In 2012, a farmer told me we would never see corn prices drop below $5/bushel because of ethanol production and usage. I remember thinking: because of the ability of farmers to efficiently grow crops, we would again see low prices.
Flash forward to the years of 2017–2020, which were quite difficult for many producers. During those years, I typically wrote these newsletter articles about navigating the rough waters of the current ag economy, and as lenders, we were often looking at balance sheets that were deteriorating year after year.
Each year, we hoped that some term debt payments would be paid so they could “fall off” the balance sheet and help improve working capital and cash flow. Now, during these much better times, it seems that all I write about is keeping or improving working capital!
But as we all know, these good times won’t be here forever, so it’s important to save for the “rainy days” ahead. Managing working capital as well as tax liabilities is a delicate balance, but when done right, it can help you save on taxes and still preserve the working capital position.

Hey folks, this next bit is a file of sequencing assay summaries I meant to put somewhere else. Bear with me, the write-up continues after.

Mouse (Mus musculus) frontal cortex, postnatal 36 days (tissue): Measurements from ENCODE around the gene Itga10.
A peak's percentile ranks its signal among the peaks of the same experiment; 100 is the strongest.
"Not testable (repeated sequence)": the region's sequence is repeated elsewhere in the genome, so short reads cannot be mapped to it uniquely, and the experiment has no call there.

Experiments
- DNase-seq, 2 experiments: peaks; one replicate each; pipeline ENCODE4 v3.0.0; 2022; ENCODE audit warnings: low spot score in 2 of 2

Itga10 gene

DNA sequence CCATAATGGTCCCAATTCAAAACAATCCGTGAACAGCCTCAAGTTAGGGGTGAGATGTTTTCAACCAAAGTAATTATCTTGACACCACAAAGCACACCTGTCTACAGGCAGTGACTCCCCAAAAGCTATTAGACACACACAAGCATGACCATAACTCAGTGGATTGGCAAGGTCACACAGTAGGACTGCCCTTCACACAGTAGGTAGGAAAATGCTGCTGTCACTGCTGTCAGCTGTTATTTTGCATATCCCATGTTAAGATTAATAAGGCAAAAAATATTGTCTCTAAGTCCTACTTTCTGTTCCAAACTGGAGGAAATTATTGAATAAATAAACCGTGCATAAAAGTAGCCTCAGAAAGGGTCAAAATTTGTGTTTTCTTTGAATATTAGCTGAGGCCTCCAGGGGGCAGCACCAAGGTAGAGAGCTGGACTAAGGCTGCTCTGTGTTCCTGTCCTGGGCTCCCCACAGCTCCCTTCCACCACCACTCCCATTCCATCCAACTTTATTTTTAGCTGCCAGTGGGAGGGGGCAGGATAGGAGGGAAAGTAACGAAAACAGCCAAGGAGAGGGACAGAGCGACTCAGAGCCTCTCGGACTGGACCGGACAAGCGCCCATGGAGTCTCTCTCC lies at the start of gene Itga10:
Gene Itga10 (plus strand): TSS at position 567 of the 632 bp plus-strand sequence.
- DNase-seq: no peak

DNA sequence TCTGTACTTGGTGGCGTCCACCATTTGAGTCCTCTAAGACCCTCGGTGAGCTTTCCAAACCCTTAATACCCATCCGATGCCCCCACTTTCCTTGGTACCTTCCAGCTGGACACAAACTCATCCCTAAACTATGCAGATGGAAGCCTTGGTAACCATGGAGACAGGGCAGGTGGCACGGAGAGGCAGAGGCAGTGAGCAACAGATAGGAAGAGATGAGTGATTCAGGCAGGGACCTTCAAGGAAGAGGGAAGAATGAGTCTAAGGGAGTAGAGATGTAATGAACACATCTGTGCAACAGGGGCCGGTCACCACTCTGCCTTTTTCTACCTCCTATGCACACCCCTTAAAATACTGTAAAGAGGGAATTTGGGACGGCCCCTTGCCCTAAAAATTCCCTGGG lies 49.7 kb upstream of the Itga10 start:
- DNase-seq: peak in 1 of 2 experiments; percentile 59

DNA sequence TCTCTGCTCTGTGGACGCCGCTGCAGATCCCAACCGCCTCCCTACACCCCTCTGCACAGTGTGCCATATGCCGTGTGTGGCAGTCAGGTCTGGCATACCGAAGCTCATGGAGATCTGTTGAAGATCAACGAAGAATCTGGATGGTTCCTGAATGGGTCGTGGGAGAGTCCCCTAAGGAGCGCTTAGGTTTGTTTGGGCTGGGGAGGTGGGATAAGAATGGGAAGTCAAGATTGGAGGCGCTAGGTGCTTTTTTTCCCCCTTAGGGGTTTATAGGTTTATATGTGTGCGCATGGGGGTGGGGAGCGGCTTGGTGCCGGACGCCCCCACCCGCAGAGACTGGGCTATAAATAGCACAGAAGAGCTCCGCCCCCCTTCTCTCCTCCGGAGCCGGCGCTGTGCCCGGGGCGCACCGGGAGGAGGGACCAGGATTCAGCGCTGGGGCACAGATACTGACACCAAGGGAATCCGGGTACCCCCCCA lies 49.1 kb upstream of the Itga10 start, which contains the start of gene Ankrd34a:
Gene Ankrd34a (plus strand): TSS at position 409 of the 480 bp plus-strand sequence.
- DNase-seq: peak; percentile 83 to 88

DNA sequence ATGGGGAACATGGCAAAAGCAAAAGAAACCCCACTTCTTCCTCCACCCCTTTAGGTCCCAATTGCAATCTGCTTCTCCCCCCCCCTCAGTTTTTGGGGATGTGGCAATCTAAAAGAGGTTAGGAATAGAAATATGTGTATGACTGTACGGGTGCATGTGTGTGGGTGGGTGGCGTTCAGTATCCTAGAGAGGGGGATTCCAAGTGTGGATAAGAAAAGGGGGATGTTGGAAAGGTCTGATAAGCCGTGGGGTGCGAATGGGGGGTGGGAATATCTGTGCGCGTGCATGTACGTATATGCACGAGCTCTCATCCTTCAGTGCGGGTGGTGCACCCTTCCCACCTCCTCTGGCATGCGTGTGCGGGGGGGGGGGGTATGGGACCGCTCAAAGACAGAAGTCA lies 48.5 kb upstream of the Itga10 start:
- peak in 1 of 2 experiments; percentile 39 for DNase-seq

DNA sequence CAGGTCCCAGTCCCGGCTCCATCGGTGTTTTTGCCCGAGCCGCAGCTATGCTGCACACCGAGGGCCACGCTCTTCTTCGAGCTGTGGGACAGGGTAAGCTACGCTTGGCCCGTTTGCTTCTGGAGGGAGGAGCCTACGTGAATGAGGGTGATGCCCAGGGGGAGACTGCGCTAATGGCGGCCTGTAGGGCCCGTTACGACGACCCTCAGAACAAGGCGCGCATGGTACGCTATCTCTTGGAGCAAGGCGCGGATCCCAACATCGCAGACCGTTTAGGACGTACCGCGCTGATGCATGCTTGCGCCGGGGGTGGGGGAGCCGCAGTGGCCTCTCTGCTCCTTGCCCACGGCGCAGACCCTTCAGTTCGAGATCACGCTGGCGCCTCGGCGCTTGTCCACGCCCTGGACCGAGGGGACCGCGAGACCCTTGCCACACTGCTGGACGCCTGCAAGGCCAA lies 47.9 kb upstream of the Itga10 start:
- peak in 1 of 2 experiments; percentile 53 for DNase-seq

We understand that financing some machinery and equipment purchases is necessary, but remember that the impacts of those purchases on cash flow can last five years or more. Also, remember to utilize deferred grain and prepaid inputs during your end-of-year tax planning — doing that can help you retain working capital while managing tax implications.
Lastly, remember that sometimes it’s okay to pay some taxes during good years instead of making potentially expensive purchases solely for tax reasons.
I will always believe in the ability of American farmers to produce grain, and with that comes the potential for low prices again in the future. So, we need to be vigilant in retaining capital to get through those tough times when they inevitably come.
If you have any questions, feel free to email me at [email protected] or give me a call at (605) 335-5263.